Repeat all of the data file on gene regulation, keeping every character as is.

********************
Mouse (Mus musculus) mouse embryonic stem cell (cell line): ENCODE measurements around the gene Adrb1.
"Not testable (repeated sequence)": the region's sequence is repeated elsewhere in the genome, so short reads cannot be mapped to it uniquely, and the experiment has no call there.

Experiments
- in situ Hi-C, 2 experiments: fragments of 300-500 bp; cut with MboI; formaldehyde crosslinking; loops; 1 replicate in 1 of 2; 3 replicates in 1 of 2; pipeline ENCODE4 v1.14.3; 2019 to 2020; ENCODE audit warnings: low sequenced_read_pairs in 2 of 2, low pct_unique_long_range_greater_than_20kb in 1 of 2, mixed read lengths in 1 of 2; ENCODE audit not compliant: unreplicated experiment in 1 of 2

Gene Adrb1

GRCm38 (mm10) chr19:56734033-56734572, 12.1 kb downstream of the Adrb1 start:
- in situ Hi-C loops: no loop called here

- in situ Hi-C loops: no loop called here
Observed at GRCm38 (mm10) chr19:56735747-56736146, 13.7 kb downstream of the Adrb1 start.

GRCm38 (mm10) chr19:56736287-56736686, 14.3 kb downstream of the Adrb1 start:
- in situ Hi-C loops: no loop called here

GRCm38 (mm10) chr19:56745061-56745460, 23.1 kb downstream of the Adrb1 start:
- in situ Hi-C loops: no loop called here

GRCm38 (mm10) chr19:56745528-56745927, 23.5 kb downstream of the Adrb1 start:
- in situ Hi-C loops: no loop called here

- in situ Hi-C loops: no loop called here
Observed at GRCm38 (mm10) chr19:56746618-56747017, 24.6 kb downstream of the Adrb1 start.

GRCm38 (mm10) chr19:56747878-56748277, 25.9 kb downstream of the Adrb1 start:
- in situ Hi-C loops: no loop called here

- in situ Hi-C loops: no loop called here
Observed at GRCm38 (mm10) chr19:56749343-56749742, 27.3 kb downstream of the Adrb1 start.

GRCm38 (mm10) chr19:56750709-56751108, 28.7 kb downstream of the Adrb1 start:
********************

Mouse (Mus musculus) mouse embryonic stem cell (cell line): ENCODE measurements around the gene Adrb1.
"Not testable (repeated sequence)": the region's sequence is repeated elsewhere in the genome, so short reads cannot be mapped to it uniquely, and the experiment has no call there.

Experiments
- in situ Hi-C, 2 experiments: fragments of 300-500 bp; cut with MboI; formaldehyde crosslinking; loops; 1 replicate in 1 of 2; 3 replicates in 1 of 2; pipeline ENCODE4 v1.14.3; 2019 to 2020; ENCODE audit warnings: low sequenced_read_pairs in 2 of 2, low pct_unique_long_range_greater_than_20kb in 1 of 2, mixed read lengths in 1 of 2; ENCODE audit not compliant: unreplicated experiment in 1 of 2

Gene Adrb1

GRCm38 (mm10) chr19:56734033-56734572, 12.1 kb downstream of the Adrb1 start:
- in situ Hi-C loops: no loop called here

- in situ Hi-C loops: no loop called here
Observed at GRCm38 (mm10) chr19:56735747-56736146, 13.7 kb downstream of the Adrb1 start.

GRCm38 (mm10) chr19:56736287-56736686, 14.3 kb downstream of the Adrb1 start:
- in situ Hi-C loops: no loop called here

GRCm38 (mm10) chr19:56745061-56745460, 23.1 kb downstream of the Adrb1 start:
- in situ Hi-C loops: no loop called here

GRCm38 (mm10) chr19:56745528-56745927, 23.5 kb downstream of the Adrb1 start:
- in situ Hi-C loops: no loop called here

- in situ Hi-C loops: no loop called here
Observed at GRCm38 (mm10) chr19:56746618-56747017, 24.6 kb downstream of the Adrb1 start.

GRCm38 (mm10) chr19:56747878-56748277, 25.9 kb downstream of the Adrb1 start:
- in situ Hi-C loops: no loop called here

- in situ Hi-C loops: no loop called here
Observed at GRCm38 (mm10) chr19:56749343-56749742, 27.3 kb downstream of the Adrb1 start.

GRCm38 (mm10) chr19:56750709-56751108, 28.7 kb downstream of the Adrb1 start: